This is a very common dynamic where one person is sort of in charge of the master plan and someone else in the relationship is helping to execute some of the tasks they’re participating and executing. But if there is not a clear accountability and measurement around when things will be done by. What are the deadlines or due dates for certain pieces of the work? Um, and that person is saying oh my gosh stop asking me for updates I don’t want to be nagged. We can end up in a situation where we stop delegating right? We’re like you know what? this isn’t worth the friction. Or were they really frustrated because they didn’t know that you meant this needed to be done tonight. So some kind of clear measurement around timelines and what is the schedule. What are we sort of working toward here together? Super important the next one is clear feedback. Um. I always think about how we had a really wonderful couple who cleaned our home for years and years and they’ve since retired from doing that but they were just an absolute delight and one of the things that they were so open to were clear conversations about feedback. There was something and and they came to me and initiated that conversation early on in the relationship you know hey we’re going to do this the way we think it should be done if there’s something that doesn’t work for you that you don’t like maybe it’s the smell of a certain cleaning product or maybe it’s the way we put the pillows back on the couch or whatever Just let us know.

We’re going to stay really open to feedback because we want you to be happy. So think about how often we’re quietly frustrated with the quality level of someone’s work again could be somebody on our team in our workplace. It could be somebody in our home, it could be someone you sit with. On serving and nonprofit with but we sort of are seething quietly afraid to say hey this did not This is not what I meant this did not meet the standard that I thought we were headed for right? This is um I don’t like how you’re going about doing this or the result isn’t where we need it to be. So having clear feedback honestly frequently? um, positive and constructive. I think they both matter a huge enabler to getting a cycle of being able to share the workload with a broader group of people right? We have to be in a cycle of feedback. Very important that we’re clear about it, that we don’t dance around so the person doesn’t even understand what we’re saying and also that we’re kind in delivering it. I think that goes without saying and then the last one has clear consequences. So this one I had to chew on a little bit but the idea was listen if you have been clear. On everything else if you have been clear about your expectations If you have been clear about matching their capability to the task that’s being asked of them if you’ve set up a clear measurement system and everyone has visibility and if you’ve been giving clear feedback Then? What do you do when it doesn’t work out?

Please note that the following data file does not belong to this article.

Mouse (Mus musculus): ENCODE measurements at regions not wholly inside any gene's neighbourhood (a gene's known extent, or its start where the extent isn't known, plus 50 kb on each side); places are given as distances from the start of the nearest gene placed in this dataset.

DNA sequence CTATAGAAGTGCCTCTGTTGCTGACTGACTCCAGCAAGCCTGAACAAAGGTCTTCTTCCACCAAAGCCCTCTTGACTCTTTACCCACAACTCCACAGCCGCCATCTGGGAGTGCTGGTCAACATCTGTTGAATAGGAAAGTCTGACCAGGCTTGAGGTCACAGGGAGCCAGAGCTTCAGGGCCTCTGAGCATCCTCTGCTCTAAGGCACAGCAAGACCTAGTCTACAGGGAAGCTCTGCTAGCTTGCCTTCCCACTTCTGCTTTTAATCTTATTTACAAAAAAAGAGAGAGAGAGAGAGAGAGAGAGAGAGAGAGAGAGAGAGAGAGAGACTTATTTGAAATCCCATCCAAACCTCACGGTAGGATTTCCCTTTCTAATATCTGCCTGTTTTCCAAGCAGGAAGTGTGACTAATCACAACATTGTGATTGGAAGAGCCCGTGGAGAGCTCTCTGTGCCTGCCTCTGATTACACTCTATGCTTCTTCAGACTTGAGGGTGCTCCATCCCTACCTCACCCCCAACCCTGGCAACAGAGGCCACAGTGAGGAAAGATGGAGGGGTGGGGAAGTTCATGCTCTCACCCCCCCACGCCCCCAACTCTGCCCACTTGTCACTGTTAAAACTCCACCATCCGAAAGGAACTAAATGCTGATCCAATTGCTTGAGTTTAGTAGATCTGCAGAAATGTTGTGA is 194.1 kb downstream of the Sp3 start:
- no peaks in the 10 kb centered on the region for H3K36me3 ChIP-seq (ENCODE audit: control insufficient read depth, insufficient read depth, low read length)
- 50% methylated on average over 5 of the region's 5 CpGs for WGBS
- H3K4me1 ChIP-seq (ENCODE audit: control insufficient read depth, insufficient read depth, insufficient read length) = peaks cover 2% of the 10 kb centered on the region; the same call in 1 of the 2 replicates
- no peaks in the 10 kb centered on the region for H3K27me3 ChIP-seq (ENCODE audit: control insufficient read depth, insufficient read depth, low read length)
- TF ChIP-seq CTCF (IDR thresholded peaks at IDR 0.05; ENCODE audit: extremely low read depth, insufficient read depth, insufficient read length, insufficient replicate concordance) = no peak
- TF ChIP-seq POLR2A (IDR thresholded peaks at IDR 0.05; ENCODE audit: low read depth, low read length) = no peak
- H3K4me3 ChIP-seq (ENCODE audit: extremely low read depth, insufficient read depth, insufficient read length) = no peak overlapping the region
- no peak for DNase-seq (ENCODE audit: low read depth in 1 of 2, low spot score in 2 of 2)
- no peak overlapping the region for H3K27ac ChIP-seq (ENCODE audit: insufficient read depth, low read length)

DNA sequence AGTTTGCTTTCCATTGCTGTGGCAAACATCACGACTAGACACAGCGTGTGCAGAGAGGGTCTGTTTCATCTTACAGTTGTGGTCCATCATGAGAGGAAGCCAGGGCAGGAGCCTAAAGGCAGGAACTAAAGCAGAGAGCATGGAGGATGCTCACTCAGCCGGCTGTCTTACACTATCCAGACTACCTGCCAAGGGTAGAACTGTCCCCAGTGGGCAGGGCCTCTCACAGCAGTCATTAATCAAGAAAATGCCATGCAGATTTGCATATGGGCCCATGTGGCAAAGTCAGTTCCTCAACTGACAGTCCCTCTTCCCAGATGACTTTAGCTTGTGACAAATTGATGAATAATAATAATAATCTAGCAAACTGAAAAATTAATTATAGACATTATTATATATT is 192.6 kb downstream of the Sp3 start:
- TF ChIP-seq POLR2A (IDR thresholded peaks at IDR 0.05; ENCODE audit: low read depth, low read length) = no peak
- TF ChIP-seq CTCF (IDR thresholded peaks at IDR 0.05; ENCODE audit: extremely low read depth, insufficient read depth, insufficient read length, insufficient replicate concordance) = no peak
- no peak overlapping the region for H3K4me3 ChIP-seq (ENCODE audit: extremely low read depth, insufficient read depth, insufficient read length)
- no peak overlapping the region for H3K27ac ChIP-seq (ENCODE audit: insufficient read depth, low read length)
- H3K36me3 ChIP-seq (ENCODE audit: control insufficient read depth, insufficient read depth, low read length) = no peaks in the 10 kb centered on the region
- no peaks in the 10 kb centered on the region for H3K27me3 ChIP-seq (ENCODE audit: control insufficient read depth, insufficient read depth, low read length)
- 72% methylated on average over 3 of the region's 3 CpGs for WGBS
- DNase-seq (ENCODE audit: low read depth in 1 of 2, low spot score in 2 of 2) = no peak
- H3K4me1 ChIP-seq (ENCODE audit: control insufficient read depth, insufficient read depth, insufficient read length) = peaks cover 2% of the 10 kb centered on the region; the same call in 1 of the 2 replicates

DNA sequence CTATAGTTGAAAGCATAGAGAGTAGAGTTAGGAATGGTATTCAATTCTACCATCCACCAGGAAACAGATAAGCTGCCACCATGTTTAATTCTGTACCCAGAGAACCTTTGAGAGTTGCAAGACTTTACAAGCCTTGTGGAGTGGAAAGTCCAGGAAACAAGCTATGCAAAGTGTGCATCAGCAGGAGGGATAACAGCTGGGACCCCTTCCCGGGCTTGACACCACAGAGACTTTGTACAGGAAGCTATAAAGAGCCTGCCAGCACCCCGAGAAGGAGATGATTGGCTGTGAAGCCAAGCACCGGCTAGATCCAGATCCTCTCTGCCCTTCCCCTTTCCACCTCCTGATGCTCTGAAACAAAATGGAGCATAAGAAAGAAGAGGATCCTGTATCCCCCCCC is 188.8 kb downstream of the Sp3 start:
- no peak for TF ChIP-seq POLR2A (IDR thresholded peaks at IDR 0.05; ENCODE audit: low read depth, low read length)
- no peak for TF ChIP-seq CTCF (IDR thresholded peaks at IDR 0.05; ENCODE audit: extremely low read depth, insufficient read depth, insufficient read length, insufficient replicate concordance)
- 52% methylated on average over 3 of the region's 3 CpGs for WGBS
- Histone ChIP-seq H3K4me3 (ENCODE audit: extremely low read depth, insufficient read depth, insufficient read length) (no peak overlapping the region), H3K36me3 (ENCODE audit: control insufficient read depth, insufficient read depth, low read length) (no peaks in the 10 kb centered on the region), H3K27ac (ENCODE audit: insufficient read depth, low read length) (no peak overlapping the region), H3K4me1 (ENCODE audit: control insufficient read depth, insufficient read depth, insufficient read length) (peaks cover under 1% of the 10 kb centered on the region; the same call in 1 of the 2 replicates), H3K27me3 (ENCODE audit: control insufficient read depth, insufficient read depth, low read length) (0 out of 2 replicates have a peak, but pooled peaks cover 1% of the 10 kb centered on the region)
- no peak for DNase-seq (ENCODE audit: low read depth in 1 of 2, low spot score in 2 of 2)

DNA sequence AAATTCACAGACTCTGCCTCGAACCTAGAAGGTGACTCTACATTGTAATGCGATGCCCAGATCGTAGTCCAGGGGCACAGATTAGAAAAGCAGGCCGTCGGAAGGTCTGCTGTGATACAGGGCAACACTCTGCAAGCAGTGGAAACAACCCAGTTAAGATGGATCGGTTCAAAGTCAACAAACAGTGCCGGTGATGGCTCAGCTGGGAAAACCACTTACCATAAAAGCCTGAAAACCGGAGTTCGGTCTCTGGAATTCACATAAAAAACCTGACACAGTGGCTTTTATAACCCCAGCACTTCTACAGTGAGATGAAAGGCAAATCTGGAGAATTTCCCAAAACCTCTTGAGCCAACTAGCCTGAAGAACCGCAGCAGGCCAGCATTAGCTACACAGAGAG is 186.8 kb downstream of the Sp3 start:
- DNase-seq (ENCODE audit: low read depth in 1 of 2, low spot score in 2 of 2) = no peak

Right? Or What do you do at the end of the task to decide if this is worth doing again and there are 3 options you can repeat reward or release right? You can repeat it like hey this is somebody who can do this now repeatedly. You can reward them for doing it like I’m so delighted that you did this so well I’m actually going to give you a reward or you can release meaning I am not going to ask you to do this Again. You are not a great fit. Your assessment is that they are not a great fit for that particular task doesn’t. Necessarily means the person has to get fired from their whole job but they may not be asked to do that thing again if you don’t think they can build the Capability. So I think this one plays out at home as well. It’s like. We’ve all seen the memes of you know you ask the child to do the dishes and they purposefully do a terrible job. Maybe they break a couple, they put them away in the wrong place in the hopes that you’ll say oh my gosh you’re terrible at this. I’m never asking you to do that again and then they actually get their way right? I think we’ve all. Probably seen some version of that meme but it is important that we execute those consequences if we want to stay in a habit and a cycle of handing work off. This is so important to me. Um, in our Household. It’s been so important to me in my team.